Most CIOs prefer to use professional experience when dealing with external events and customer requirements shows Colt study
Despite the hype about the importance of big data intelligence, most enterprise CIOs prefer to use their intuition when it comes to making strategic decisions, according to research.
“Continued insularity” in the IT department is said to be demonstrated by 68 percent of CIOs basing “pressured decisions” on instinct and experience, above any other factor. And over three-quarters (76 percent) admit their intuition is sometimes at odds with other sources, such as data or advice from third parties.
The study of 300 CIOs in the UK, France and Germany, commissioned by Colt, also found that 71 percent of senior IT leaders felt that intuition and personal experience is, “on balance”, more effective than data intelligence when making decisions.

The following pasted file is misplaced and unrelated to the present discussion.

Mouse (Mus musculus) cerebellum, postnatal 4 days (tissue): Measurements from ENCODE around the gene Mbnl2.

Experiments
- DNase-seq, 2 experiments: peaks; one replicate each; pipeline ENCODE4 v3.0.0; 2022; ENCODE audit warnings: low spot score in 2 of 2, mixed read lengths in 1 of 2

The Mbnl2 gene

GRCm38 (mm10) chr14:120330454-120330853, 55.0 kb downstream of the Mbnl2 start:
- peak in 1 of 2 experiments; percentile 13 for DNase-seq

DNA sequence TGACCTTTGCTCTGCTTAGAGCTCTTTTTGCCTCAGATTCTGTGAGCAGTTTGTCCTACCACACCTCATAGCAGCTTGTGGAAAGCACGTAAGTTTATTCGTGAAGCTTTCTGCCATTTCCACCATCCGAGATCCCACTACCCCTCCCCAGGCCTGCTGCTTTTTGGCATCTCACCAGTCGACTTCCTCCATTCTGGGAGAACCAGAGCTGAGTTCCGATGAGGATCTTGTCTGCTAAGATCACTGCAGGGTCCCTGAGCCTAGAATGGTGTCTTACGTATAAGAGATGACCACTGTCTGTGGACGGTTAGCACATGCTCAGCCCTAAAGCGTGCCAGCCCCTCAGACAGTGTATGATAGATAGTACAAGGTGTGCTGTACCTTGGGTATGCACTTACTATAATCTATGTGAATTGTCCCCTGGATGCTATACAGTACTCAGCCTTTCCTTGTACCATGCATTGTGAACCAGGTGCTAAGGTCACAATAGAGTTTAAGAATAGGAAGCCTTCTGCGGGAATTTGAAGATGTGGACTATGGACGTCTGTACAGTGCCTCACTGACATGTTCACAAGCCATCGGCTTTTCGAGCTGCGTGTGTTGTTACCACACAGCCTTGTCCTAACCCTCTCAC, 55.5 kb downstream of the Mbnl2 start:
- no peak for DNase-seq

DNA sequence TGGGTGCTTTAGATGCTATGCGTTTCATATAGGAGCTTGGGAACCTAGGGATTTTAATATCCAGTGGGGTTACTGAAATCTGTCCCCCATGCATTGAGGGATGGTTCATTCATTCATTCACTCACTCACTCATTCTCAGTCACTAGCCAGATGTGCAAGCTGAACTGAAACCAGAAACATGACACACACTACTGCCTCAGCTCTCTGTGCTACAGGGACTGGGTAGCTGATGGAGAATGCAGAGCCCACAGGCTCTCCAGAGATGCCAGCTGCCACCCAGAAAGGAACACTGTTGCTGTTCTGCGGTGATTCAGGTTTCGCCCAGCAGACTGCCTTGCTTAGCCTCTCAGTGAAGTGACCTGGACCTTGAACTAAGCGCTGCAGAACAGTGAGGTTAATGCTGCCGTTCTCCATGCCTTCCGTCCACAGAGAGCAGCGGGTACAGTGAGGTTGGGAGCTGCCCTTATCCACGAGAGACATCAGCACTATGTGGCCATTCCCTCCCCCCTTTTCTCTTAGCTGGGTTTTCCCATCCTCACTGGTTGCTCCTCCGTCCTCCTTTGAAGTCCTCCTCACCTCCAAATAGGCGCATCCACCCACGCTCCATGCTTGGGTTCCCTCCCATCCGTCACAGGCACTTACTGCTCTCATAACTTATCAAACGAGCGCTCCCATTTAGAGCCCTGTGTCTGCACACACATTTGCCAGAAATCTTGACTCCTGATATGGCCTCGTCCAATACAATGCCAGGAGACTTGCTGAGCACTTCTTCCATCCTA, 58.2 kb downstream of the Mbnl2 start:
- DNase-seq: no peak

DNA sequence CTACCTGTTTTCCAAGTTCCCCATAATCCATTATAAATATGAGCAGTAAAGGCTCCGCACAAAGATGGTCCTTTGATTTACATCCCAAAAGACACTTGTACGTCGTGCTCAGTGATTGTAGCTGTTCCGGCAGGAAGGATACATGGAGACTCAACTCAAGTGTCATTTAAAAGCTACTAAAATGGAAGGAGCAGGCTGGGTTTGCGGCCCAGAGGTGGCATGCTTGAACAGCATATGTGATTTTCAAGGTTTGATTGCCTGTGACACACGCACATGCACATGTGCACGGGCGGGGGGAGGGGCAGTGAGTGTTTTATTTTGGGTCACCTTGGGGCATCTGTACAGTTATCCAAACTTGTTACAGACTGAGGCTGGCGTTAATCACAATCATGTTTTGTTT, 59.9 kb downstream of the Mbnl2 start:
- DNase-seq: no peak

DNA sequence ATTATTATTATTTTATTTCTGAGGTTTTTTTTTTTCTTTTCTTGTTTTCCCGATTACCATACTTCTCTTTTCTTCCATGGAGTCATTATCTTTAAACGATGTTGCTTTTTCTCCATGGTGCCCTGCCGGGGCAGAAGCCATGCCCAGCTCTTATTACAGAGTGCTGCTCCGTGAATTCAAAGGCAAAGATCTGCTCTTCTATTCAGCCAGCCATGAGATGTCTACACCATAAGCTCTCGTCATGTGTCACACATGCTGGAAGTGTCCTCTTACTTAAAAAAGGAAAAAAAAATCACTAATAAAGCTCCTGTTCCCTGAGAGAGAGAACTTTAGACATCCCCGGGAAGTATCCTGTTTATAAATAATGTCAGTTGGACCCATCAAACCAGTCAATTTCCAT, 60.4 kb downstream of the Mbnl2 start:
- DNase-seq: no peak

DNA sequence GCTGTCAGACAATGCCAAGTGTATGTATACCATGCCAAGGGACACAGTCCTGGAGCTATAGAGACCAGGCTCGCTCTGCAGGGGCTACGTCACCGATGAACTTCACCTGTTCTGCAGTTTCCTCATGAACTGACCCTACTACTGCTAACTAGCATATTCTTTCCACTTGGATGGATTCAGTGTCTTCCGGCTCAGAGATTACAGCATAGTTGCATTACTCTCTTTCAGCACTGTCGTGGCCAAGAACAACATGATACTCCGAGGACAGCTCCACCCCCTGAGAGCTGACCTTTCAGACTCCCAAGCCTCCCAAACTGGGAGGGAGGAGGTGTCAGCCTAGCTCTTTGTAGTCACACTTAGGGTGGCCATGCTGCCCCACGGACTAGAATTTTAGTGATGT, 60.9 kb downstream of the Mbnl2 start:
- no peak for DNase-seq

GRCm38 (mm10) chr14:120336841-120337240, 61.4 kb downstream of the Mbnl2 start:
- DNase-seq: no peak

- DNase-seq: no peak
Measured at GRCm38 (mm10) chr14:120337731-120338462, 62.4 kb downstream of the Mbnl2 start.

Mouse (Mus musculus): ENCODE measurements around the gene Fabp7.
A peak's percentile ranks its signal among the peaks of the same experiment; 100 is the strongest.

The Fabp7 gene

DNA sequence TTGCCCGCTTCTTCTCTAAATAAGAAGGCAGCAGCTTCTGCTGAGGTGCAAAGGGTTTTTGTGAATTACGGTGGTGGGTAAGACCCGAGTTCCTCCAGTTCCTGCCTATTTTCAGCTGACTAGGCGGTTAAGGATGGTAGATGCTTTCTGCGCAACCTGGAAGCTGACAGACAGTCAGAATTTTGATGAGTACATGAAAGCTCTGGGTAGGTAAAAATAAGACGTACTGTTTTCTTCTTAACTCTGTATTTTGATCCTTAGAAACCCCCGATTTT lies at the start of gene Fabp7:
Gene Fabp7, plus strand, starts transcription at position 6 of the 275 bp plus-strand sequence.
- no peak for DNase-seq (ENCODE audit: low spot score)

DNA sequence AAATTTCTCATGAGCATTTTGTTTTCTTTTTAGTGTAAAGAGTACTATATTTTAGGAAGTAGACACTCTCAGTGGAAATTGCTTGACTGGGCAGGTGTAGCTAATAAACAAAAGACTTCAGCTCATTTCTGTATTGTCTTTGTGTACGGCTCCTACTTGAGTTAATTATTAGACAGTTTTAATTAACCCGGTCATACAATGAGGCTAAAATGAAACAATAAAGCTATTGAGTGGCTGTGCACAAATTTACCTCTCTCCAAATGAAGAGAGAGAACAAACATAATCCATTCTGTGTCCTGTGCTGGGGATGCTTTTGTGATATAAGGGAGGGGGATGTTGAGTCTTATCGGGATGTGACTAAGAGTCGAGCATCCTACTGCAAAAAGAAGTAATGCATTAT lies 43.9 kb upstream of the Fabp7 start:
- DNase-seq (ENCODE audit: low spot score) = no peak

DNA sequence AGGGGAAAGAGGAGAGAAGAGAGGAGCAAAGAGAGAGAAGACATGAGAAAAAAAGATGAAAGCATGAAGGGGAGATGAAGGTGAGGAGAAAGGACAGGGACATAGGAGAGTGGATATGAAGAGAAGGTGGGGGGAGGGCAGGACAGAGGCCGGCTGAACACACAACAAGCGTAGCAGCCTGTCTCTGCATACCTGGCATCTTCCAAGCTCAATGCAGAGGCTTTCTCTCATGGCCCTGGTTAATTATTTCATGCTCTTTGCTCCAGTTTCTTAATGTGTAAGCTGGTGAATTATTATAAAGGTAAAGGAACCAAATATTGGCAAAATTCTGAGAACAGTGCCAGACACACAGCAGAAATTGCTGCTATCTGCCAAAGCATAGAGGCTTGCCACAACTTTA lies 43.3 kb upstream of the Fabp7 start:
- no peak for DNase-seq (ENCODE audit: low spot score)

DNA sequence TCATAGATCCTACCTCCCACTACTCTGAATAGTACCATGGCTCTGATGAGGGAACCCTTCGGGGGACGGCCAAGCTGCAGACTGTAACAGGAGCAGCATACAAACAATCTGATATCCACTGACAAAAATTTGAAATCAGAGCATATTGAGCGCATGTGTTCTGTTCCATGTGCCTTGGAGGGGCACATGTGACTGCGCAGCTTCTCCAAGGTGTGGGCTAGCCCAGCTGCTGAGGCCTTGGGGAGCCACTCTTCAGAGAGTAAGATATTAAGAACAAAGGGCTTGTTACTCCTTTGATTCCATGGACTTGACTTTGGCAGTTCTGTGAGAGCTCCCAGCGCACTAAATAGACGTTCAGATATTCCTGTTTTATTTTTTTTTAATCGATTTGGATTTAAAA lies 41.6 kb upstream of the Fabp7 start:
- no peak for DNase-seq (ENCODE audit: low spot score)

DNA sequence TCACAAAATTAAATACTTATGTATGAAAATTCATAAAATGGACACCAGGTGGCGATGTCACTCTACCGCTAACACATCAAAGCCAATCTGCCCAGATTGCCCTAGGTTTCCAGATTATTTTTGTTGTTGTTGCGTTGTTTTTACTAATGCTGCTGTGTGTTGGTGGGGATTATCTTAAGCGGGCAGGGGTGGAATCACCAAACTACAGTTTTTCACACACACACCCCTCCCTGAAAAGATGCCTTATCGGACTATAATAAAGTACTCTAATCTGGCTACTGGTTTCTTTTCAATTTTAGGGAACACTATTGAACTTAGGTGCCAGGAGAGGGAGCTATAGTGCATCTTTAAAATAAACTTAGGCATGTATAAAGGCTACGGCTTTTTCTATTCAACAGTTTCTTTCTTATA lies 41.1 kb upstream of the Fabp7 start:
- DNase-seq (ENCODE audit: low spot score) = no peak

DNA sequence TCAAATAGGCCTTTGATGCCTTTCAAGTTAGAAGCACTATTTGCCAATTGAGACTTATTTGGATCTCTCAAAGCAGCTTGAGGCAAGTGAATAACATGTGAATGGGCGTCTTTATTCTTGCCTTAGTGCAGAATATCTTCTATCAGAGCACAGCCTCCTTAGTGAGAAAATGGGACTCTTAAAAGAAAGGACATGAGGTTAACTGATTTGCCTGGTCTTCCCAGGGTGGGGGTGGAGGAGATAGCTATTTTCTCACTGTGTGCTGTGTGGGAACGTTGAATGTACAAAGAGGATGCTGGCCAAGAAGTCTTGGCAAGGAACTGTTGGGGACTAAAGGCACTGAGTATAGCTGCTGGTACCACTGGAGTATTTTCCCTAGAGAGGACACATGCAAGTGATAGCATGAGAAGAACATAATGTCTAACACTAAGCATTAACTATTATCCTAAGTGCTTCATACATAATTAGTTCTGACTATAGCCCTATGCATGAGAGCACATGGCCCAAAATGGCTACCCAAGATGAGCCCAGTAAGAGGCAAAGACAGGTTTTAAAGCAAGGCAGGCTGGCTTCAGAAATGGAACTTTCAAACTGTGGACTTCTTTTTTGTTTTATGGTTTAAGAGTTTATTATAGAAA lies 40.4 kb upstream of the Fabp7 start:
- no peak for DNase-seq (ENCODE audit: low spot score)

Asked to list important scenarios when making decisions, the areas where professional experience trumped hard data included when managing external events. And the majority felt that when responding to emerging customer requirements professional experience also “informed effective decisions”.
In addition, professional experience was considered of higher importance than data and intelligence when dealing with changing compliance regulations.
Carl Grivner, EVP at Colt, said: “When the stakes are high and a CIO is feeling the pressure to make the right decision that will result in business and career success, the natural reaction is to draw on instinct and professional judgement.”
He said: “IT leaders need to embrace their growing strategic role and work collaboratively with other business partners to drive innovation and create a competitive advantage. The research indicates the IT department is often too insulated.
“In today’s digital world there must be a greater engagement with other business areas and external resources to drive success.”
That said, the research didn’t consider whether those CIOs relying on their instinct got their decisions badly wrong or not.